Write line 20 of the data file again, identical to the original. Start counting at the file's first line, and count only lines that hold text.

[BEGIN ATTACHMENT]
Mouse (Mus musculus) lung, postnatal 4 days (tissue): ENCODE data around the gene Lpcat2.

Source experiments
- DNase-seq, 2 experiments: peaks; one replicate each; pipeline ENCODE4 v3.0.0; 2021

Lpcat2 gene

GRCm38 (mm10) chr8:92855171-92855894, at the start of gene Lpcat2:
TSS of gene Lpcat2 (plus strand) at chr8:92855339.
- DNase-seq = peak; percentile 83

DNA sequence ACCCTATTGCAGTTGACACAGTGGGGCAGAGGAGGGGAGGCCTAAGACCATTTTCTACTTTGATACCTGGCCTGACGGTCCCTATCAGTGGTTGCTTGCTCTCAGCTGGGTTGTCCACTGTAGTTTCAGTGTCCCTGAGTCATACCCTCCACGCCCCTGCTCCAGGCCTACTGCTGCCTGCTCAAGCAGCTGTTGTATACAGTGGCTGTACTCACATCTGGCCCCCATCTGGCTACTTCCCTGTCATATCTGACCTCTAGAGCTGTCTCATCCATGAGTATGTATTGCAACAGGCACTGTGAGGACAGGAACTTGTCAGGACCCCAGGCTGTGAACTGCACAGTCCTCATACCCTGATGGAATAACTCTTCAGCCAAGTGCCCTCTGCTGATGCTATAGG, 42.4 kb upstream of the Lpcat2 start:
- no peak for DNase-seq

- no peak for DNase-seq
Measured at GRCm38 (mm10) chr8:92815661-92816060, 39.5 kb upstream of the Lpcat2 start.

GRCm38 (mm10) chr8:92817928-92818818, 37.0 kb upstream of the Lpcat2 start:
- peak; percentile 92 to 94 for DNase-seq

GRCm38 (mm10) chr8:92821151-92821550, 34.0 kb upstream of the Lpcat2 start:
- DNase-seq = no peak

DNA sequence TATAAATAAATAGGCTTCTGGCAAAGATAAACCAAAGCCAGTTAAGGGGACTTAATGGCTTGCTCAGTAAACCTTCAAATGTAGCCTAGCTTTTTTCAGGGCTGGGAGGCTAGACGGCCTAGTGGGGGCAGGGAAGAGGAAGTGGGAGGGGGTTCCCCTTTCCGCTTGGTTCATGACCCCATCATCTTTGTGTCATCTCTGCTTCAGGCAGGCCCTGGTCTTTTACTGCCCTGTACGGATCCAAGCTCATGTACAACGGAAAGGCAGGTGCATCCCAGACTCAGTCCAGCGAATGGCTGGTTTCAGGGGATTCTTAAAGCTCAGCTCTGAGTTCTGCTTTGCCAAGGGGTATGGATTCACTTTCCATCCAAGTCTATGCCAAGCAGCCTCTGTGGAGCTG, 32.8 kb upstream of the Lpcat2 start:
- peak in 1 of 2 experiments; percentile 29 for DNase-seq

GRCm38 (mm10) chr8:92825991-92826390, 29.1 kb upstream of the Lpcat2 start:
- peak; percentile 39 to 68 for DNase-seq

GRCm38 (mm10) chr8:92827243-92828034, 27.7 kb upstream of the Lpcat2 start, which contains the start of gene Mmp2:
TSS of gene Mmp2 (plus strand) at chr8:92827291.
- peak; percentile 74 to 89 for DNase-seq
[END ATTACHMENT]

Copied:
GRCm38 (mm10) chr8:92827243-92828034, 27.7 kb upstream of the Lpcat2 start, which contains the start of gene Mmp2: